The next day is a shock. The local anesthesia has worn off and my breasts feel hard and heavy, like rocks. I take painkillers every four hours, but any sudden movement aches — it feels like my right breast is being ripped off. When the elastic band that I have to wear on top of my support bra (to push the gel downward so I end up with sexy teardrop breasts à la Jennifer Aniston, not American Gladiator pecs) begins to chafe, I wonder if I've made a huge mistake.
But as promised, once the 48-hour mark hits, I feel exponentially better. I still can't lift heavy objects without the shooting pain, but if I don't raise my arms too high, I can move around as normal. On day five, I fly back to New York City; on day six, I'm back to work. I still feel sore, but after the first week, the swelling's gone, the filler begins to soften up, and I only feel achy at night, when I go support-bra-free. Two weeks later, I can resume all my normal activities. (Breast-implant patients have to wait six weeks.)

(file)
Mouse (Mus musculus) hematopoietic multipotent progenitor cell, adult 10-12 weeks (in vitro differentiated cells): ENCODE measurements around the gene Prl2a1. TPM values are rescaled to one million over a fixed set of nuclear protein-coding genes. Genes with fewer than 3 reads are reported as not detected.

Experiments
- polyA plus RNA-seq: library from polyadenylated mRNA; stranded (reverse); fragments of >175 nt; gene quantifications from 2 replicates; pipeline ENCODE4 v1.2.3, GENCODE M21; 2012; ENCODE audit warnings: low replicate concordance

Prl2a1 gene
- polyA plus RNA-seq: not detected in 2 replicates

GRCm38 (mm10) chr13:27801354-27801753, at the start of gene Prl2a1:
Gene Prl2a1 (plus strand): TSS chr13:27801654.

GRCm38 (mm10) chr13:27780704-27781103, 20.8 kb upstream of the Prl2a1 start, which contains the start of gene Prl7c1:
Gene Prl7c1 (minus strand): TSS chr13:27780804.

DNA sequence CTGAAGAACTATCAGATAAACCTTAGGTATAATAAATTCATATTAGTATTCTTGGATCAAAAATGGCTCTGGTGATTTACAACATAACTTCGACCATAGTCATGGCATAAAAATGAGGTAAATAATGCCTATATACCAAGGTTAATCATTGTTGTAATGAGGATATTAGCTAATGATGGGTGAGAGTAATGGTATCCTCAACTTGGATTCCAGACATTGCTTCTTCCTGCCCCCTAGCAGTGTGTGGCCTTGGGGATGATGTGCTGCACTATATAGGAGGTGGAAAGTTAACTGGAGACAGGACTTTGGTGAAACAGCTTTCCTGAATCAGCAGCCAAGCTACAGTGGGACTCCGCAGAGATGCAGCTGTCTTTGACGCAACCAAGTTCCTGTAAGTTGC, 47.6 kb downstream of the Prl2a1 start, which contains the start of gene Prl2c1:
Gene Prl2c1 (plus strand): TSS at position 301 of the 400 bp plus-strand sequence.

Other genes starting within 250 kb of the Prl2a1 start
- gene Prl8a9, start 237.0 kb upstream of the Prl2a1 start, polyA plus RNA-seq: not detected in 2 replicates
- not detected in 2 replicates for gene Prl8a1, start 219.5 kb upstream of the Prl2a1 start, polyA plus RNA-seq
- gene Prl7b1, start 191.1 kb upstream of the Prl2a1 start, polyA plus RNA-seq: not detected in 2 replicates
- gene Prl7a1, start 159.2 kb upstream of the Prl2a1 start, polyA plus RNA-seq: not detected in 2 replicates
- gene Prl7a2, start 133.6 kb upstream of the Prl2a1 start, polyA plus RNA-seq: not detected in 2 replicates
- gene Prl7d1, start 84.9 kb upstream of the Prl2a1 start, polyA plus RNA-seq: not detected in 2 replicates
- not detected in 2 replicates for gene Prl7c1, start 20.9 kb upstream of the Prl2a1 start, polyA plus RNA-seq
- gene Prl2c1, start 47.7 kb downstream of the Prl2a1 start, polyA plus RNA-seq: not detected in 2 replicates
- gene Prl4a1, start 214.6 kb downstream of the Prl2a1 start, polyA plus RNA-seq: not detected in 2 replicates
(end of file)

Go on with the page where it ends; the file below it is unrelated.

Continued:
Although 40 percent of Inglefield's patients opt for more Macrolane on the return visit ("haven't had anyone not come back yet"), I think I'll request the same amount when I return for my treatment next year. At this size, I feel like me — the ideal symmetrical version of me that I've always wanted to be. With my clothes on, I look the same — albeit without padding or push-up — but that's the point.
Bust a Move
Rodial Boob Job, $175; Biotherm Body Resculpt Bust, $38; Guinot Firming Vital Bust Serum, $66; Lierac Paris Bust Lift Crème Modelage, $45; Victoria's Secret Beauty Secret Bust-Firming Demi Bra, $68.
Originally published on December 18, 2008